There are many reasons for doing pro bono work as a component of your practice. Besides the fact that it is strongly encouraged by the rules of professional conduct and is good for the community, doing pro bono work can pay big dividends for your career
Altruism is good, but pro bono practice can benefit newer, unemployed and underemployed lawyers in important ways. Here are some (self-interested) reasons:
It is good professional and skills development. If you are unemployed or underemployed, pro bono cases may be your best bet to develop and continue to refine your legal skills. You can chose cases from a broad range of practice areas and time commitments. Whatever you do, whether it is a custody hearing or reviewing financial documents in a potential foreclosure matter, you are using some aspect of your legal training for productive use. In other words, practicing law.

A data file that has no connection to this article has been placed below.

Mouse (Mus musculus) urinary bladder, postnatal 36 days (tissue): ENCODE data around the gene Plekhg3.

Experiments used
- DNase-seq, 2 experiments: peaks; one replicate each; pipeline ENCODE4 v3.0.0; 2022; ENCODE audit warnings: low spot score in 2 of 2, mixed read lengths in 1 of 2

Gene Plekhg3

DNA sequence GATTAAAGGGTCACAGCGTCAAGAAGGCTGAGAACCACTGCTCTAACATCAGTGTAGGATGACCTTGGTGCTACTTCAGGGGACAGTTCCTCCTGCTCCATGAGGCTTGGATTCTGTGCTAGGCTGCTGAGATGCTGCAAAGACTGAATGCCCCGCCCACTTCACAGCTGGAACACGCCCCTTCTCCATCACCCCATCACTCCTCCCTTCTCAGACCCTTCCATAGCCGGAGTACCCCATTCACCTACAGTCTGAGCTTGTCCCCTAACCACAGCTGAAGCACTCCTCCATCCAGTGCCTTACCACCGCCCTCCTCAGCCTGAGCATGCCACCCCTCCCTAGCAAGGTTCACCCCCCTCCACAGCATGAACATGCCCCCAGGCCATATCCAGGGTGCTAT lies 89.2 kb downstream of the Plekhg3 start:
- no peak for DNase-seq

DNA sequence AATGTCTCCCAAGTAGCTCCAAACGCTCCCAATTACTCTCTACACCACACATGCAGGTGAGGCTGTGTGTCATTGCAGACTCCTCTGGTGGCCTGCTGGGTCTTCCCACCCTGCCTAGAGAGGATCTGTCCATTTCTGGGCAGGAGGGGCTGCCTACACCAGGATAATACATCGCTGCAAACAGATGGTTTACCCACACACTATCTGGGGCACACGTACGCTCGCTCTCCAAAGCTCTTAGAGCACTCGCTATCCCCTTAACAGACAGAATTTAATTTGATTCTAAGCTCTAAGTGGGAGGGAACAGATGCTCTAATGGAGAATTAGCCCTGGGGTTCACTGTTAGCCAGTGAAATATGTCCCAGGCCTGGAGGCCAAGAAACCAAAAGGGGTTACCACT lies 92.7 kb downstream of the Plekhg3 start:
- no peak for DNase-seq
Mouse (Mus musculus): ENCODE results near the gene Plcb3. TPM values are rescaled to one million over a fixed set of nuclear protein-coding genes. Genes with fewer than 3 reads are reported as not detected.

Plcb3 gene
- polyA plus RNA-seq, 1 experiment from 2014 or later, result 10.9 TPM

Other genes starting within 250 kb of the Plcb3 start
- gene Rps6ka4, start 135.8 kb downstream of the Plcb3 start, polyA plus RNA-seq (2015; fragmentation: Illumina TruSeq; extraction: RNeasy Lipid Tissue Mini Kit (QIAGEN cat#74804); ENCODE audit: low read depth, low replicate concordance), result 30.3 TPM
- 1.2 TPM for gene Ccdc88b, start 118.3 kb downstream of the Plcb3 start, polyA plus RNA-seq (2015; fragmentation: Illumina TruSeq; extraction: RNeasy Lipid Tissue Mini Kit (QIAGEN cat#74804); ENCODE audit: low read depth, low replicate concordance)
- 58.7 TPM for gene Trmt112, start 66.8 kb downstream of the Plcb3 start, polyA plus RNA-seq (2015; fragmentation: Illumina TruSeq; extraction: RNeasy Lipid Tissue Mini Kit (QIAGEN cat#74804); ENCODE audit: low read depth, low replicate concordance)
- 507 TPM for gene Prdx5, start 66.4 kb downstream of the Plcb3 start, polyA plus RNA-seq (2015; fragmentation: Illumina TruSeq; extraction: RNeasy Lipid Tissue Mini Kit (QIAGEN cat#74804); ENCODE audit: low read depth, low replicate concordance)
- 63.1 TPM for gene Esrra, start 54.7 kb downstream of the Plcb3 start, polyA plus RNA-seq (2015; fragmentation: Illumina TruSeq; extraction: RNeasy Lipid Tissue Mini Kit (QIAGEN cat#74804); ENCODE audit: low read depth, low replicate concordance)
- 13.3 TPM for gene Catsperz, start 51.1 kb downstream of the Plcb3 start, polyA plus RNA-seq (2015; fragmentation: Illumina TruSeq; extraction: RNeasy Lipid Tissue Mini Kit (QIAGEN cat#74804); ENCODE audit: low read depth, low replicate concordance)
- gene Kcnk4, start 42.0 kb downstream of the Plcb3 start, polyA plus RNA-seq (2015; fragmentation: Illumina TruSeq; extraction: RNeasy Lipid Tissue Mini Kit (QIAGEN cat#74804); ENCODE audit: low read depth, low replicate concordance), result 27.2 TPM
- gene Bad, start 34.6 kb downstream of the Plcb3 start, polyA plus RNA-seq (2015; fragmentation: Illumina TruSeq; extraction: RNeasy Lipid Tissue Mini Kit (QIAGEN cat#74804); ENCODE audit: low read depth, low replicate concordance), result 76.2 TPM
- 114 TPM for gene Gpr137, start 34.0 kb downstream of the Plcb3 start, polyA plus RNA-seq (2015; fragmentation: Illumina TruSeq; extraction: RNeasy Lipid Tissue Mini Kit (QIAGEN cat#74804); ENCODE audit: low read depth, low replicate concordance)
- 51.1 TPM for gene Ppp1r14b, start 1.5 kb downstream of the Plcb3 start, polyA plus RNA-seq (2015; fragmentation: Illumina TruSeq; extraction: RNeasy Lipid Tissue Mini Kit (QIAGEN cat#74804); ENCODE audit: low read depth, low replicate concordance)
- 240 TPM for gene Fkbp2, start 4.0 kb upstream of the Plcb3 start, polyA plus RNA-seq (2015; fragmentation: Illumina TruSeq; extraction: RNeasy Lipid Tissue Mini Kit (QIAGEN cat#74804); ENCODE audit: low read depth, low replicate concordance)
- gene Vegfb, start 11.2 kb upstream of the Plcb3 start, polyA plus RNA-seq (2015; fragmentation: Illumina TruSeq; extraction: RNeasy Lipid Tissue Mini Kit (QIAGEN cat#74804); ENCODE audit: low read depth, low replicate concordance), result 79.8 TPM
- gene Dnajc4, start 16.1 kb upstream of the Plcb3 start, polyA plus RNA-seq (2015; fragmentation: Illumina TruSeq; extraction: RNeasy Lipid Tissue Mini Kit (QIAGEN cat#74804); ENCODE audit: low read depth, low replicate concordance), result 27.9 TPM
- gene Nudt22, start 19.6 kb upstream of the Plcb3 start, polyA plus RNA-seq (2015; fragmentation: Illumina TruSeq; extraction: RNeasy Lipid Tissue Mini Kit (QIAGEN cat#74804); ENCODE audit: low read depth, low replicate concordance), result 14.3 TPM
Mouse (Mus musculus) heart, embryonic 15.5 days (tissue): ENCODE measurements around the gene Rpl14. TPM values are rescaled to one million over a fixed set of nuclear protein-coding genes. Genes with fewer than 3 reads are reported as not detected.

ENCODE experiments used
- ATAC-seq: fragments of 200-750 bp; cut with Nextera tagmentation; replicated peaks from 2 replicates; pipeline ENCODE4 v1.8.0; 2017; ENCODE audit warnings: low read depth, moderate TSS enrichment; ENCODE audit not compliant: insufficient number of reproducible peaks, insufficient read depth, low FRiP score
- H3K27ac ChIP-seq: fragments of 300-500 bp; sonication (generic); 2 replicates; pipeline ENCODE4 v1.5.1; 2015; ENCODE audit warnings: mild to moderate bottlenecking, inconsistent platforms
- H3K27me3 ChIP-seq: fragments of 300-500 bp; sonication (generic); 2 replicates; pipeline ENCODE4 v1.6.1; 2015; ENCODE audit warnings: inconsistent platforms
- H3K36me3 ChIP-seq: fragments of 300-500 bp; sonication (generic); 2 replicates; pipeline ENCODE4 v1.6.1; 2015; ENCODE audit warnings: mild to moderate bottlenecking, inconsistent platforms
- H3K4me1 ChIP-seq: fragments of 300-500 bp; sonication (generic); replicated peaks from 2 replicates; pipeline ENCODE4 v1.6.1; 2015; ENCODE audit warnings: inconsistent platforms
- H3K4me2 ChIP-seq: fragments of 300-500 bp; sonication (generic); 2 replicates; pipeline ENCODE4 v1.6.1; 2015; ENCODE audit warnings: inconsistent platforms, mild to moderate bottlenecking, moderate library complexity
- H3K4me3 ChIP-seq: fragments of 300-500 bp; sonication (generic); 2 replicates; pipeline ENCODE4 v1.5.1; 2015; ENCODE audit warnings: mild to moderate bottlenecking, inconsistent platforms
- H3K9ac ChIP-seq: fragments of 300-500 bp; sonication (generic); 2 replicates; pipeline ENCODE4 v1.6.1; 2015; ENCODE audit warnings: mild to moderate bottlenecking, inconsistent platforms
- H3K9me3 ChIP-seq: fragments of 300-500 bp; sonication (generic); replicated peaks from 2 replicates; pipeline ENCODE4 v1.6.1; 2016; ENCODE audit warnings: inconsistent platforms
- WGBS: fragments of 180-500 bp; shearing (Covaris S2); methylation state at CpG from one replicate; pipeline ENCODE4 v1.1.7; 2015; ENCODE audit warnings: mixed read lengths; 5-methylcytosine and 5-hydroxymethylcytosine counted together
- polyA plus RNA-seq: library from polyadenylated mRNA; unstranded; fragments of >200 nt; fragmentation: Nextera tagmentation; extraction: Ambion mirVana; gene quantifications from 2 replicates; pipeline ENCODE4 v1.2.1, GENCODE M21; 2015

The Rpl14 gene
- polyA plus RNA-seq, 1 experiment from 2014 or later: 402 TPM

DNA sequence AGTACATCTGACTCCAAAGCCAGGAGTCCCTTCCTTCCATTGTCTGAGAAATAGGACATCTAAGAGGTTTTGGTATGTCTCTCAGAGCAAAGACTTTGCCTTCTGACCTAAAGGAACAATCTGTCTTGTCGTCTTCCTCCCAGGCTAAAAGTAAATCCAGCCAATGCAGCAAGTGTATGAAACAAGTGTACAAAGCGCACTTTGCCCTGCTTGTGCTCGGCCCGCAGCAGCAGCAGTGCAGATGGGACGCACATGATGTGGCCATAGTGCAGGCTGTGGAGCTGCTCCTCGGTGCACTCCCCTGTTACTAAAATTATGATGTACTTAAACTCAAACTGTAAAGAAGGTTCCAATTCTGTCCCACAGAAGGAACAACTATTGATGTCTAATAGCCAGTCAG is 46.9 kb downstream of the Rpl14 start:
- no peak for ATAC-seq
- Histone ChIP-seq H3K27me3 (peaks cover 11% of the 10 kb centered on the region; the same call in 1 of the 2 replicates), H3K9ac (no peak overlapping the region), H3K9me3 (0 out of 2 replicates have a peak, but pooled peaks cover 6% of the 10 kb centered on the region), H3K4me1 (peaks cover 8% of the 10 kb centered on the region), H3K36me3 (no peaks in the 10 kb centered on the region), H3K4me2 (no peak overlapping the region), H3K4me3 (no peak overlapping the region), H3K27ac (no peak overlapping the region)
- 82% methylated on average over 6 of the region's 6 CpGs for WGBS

It is an opportunity to make professional connections. Taking pro bono matters means you will need to interact potentially with opposing counsel, judges, court staff, other lawyers taking pro bono cases, volunteer lawyer program staff, other lawyers at training CLEs, etc. The benefits of these connections may not be obvious at the time, but they may pay dividends down the road in a number of different forms (referrals, references, good will).
You can earn CLE credit in a number of jurisdictions. In Minnesota, the Supreme Court recently approved one hour of CLE credit for every six hours of pro bono up to a total of six credit hours. Other jurisdictions have similar provisions. In addition, many volunteer lawyer programs offer free or low-cost training programs for CLE credit. And what practicing lawyer couldn’t use CLE credits?
Now is the time to put pro bono into your practice mix. The internet is filled with resources to get you started.